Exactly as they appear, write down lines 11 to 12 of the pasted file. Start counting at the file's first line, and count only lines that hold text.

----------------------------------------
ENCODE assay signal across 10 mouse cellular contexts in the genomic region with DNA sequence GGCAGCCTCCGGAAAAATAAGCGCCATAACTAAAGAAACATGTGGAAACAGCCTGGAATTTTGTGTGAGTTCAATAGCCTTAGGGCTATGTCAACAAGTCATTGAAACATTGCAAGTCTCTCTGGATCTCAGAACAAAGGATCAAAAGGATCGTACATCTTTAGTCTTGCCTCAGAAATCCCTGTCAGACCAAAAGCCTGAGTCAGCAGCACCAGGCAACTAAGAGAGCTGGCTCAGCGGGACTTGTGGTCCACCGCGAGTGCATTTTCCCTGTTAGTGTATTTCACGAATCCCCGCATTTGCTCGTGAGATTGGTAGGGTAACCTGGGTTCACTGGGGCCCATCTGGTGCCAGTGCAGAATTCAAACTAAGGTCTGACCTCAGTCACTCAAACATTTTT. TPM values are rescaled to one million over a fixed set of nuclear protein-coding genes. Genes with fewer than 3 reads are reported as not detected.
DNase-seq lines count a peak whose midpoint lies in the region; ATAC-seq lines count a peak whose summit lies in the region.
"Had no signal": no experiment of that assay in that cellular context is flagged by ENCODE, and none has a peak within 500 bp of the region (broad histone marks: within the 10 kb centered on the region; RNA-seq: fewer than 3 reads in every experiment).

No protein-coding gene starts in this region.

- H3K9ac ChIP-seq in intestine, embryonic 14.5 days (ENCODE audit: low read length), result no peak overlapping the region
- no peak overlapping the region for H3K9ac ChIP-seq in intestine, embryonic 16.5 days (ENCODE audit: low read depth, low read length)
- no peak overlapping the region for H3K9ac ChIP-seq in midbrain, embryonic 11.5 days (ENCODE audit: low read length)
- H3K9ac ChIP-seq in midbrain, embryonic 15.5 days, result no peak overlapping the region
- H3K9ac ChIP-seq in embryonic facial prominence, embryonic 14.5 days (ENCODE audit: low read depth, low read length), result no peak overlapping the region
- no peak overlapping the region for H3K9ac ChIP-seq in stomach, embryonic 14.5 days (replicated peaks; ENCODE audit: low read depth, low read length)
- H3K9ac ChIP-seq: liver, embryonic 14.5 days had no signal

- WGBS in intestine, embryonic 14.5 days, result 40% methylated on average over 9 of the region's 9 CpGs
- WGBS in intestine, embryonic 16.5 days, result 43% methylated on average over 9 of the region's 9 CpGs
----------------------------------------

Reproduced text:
- H3K9ac ChIP-seq: liver, embryonic 14.5 days had no signal

- WGBS in intestine, embryonic 14.5 days, result 40% methylated on average over 9 of the region's 9 CpGs